The medication “holds clear promise of being developed into a new treatment for chronic neurodegenerative disorders such as Alzheimer’s disease,” lead researcher Christian Holscher, from Lancaster University, told the New York Post.

One Alzheimer’s expert said the need is pressing.

“With no new treatments in nearly 15 years, we need to find new ways of tackling Alzheimer’s,” Dr. Doug Brown, director of research and development at the Alzheimer’s Society, in England, said in a Lancaster University news release.

“It’s imperative that we explore whether drugs developed to treat other conditions can benefit people with Alzheimer’s and other forms of dementia. This approach to research could make it much quicker to get promising new drugs to the people who need them,” Brown added.

The medication, known as a triple agonist, appeared to act on three fronts: it protected nerve cells; reduced amyloid plaques in the brain (which have been linked with Alzheimer’s); and lowered inflammation, the scientists said.

The finding, published Jan. 1 in the journal Brain Research, is not a complete surprise: Type 2 diabetes has been linked to Alzheimer’s in previous studies, the researchers noted. Also, insulin desensitization has been observed in the Alzheimer’s brain.

While the research has only been conducted in mice and such findings often don’t pan out in humans, the researchers said they have high hopes for the medications, the Post reported.

—–

Trump Fires Obama-Era HIV/AIDS Council Members

President Donald Trump has terminated the appointments of all remaining members of the Presidential Advisory Council on HIV/AIDS (PACHA) who had joined the expert panel during the Obama years, CBS News reported.

The terminations come after the resignation earlier in 2017 of a handful of council members who said “Trump doesn’t care about HIV” in a letter published in Newsweek.

Notice of the new terminations came to the remaining Obama-era appointees in letters received last Wednesday, according to council executive director Kaye Hayes.

“Changing the makeup of federal advisory committee members is a common occurrence during administration changes,” Hayes said in a statement. “The Obama administration dismissed the George W. Bush administration appointees to PACHA in order to bring in new voices.”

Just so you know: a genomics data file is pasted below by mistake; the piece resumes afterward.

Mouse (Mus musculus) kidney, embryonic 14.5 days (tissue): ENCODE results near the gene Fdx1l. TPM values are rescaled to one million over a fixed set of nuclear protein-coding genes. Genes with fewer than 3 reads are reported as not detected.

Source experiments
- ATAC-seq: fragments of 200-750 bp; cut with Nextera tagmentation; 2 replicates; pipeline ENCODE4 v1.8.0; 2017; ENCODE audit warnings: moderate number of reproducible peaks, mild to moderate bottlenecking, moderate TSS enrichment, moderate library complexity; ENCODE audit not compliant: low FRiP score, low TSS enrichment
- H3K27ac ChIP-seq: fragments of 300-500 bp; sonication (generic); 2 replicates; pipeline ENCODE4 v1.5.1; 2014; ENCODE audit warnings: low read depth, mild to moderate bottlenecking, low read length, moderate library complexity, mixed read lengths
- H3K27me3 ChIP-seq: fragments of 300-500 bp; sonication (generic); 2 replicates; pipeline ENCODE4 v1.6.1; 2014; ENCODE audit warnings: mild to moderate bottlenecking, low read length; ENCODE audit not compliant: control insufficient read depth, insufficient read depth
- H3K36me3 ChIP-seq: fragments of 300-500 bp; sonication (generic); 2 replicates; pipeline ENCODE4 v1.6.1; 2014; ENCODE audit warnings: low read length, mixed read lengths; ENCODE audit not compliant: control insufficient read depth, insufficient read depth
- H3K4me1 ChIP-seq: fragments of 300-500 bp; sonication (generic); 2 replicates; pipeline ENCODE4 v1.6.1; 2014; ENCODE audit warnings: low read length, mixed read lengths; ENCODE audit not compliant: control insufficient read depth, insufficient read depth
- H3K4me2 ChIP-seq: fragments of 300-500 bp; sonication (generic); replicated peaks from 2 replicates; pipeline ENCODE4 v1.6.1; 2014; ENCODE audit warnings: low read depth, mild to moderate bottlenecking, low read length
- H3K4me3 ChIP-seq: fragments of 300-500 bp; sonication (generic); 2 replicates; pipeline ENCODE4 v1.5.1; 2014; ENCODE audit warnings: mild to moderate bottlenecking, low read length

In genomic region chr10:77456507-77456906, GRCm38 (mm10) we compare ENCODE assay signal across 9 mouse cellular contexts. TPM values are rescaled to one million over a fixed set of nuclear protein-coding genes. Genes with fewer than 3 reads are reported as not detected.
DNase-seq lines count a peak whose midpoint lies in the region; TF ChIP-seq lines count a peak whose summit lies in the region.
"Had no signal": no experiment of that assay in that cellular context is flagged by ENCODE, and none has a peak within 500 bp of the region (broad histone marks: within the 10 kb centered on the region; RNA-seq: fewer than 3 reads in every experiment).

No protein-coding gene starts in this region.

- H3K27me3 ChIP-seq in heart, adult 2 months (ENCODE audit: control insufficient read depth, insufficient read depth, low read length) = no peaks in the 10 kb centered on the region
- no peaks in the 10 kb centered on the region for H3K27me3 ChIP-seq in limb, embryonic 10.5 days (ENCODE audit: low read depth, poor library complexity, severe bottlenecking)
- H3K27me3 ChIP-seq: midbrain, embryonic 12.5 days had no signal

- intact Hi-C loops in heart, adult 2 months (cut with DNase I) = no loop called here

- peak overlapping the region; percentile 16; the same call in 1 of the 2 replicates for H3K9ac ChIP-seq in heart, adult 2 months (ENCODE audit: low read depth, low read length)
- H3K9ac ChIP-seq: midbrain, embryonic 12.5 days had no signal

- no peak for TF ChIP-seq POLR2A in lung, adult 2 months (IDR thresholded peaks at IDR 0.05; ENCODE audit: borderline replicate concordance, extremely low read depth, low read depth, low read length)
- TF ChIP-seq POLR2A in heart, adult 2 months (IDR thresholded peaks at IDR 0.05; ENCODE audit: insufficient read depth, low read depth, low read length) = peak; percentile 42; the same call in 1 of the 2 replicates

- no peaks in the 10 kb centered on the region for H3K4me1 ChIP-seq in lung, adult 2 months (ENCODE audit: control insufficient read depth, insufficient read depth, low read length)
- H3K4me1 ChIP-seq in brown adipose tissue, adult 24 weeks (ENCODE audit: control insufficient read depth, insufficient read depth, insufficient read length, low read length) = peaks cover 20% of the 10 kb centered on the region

Gabriel Maldonado was appointed to the council by the Obama administration in 2015, and was among those terminated. Maldonado, who is founder and CEO of the HIV/AIDS and LGBT advocacy group TruEvolution, agreed that dismissals after a change in government aren’t unusual.

But he told CBS News that such dismissals typically happen at the council’s quarterly meetings, so the earlier timing suggests that the Trump administration isn’t prioritizing HIV/AIDS or LGBT issues.

Asked whether he thought the new administration cares about these issues, he said, “Bigotry and homophobia have been around since the beginning of the country, sometimes it takes a voice for a particular type of sentiment to be resurrected.”

—–

NFL Tightens Concussion Protocol

The National Football League has toughened its concussion rules following an incident where the Houston Texans quarterback returned to the field after a hit that was hard enough to leave him on the ground with his arms shaking.

The more stringent guidelines for handling possible concussions during games were agreed upon by the league and the players’ union, the Associated Press reported Friday.

Head injuries have been a serious concern in the NFL in recent years, and in 2017 the league reached a $1 billion settlement over concussion-related claims from more than 20,000 former players.

An expert will now watch games from a central location and have the authority to alert medical teams on the sidelines to investigate an incident, the wire service said. If the injured player shows signs of a seizure or similar responses, as the Texans quarterback Tom Savage did during a Dec. 10 game, they will be removed from play.

Savage was hurt when Elvis Dumervil drove him to the ground on a hit. Replays showed Savage looking dazed after his head hit the ground, with both of his arms shaking and lifted upward. He was taken to the medical tent where he stayed for less than 3 minutes before going back in for the next series.

After Savage threw two incompletions, the team doctor approached him. He was evaluated again and taken to the locker room after it was determined that he did have a concussion, the AP said.

In December, the Seattle Seahawks were fined $100,000 for not following concussion protocol with quarterback Russell Wilson during a November game. Seattle was the first team to be fined for a violation of the protocol. Seattle’s medical staff and coaches also had to attend training sessions on the protocol, the wire service reported.

Dr. Hunt Batjer, the former co-chairman of the NFL committee on head, neck and spine injuries who chairs the department of neurological surgery at Texas Southwestern Medical Center in Dallas, told the AP that the latest moves were positive steps.

But he added that he believes more should be done to protect players.

“When a player has a suspicious either helmet-to-helmet or helmet-to-playing-surface hit and he’s down on the field and play is stopped because of that play, then that person should be escorted to the locker room for a full exam,” Batjer said. “So that should be added to this.”

© 2018 HealthDay. All rights reserved.

Posted: January 2018